Monday, June 30, 2008
What to do in NY this summer? Suggestion from the Village Voice...
Best in Show
Edward Hopper, Lonely Guy
Etchings from this Yankee existentialist come to Craig F. Starr
by R.C. Baker
June 24th, 2008 12:00 AM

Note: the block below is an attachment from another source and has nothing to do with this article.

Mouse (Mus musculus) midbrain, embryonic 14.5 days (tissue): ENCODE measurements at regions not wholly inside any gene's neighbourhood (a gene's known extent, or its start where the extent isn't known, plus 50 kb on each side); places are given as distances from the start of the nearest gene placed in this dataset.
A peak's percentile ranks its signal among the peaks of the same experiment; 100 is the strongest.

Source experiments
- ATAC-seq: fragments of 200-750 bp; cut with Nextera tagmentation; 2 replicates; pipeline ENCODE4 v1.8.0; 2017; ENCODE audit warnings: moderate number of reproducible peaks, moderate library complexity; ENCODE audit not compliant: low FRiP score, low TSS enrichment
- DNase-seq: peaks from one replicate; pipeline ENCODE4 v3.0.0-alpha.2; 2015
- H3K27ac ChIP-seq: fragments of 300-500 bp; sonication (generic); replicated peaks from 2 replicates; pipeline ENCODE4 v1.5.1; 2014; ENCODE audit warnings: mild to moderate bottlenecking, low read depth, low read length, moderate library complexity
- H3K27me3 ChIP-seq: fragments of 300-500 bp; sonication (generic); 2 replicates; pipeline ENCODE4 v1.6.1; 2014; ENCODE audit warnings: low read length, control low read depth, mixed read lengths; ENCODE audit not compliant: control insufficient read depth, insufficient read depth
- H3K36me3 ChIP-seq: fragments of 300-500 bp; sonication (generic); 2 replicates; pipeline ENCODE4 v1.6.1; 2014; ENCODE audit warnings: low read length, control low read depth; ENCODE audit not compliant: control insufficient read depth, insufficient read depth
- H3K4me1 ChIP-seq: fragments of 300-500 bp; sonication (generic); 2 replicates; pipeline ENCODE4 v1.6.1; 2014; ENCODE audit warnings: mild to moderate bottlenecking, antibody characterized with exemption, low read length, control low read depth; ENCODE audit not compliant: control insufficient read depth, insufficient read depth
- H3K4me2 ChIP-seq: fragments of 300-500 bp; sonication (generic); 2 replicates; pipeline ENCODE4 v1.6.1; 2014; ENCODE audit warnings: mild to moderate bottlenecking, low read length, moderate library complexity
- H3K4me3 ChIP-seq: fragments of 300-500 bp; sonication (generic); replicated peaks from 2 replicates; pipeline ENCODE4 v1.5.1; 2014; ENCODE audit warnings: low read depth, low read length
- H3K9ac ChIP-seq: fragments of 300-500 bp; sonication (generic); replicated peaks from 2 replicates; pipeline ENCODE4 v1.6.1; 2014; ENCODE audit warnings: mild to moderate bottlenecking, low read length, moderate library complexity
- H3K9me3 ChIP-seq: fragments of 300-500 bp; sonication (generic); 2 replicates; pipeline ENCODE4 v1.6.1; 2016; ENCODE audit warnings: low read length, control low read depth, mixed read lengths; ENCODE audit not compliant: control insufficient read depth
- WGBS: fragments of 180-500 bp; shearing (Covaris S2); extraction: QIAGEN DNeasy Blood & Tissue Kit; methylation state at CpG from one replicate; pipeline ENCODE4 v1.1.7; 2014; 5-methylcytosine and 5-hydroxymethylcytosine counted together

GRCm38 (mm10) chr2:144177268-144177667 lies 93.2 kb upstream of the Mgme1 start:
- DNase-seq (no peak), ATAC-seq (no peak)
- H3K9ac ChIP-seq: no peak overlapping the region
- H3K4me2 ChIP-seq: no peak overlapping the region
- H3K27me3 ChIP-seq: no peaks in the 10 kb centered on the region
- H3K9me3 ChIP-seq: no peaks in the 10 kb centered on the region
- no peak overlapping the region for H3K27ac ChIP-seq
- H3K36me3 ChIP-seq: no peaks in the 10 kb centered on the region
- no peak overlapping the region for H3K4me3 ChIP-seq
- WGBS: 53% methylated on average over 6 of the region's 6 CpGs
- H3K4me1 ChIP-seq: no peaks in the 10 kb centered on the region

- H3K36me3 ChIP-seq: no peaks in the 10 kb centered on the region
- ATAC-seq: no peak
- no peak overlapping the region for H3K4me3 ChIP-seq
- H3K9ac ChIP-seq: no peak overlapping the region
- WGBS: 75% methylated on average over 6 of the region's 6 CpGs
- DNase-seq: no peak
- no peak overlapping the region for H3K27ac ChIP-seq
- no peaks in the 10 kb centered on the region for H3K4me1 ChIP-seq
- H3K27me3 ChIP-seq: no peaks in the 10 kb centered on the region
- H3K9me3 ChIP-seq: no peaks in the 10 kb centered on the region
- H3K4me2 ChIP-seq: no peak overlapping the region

Edward Hopper conveyed the disjointed loneliness of modernity more acutely than any other American artist (or novelist or filmmaker) of his time. In these 13 etchings from 1918 to 1923, a number of which have become icons of Yankee existentialism, individuals are surrounded by shadowy force fields that turn viewer into voyeur. These are not portraits of people presenting themselves to us, but glimpsed scenes of enigmatic characters: a woman in a slip sits at a sewing machine, her thoughts somewhere far beyond the open window she faces; a nude woman, hair obscuring her face, climbs into bed while gazing out between fluttering curtains. In 1921's House Tops, a lass on an elevated train stares wistfully at the metropolis of chimneys, roof hatches, and cornices passing by—the viewer is across the car, noticing, perhaps, that something other than the sights is on the girl's mind. In Night Shadows, a famous, vertiginous view of a man walking a darkened city street, the broad sidewalk is bisected by the stark shadow of a lamppost that stands outside the frame. All the powerful abstract geometries of Hopper's later masterpieces are foreshadowed in these small works—the sweeping curves and sharp triangles of his boating scenes, a processional of telegraph poles contrasted against sinuous train tracks. But unlike those magnificent paintings, in which people often act as mere vessels of light and shade, here they are supple human beings. In Night on the El Train (1918), a man and woman huddled in the corner of an otherwise empty car are literally twisted in knots—heads bent toward each other, ankles tightly crossed, her body uncomfortably torqued. Are they planning a wedding or plotting a murder? Perhaps both, though not necessarily in that order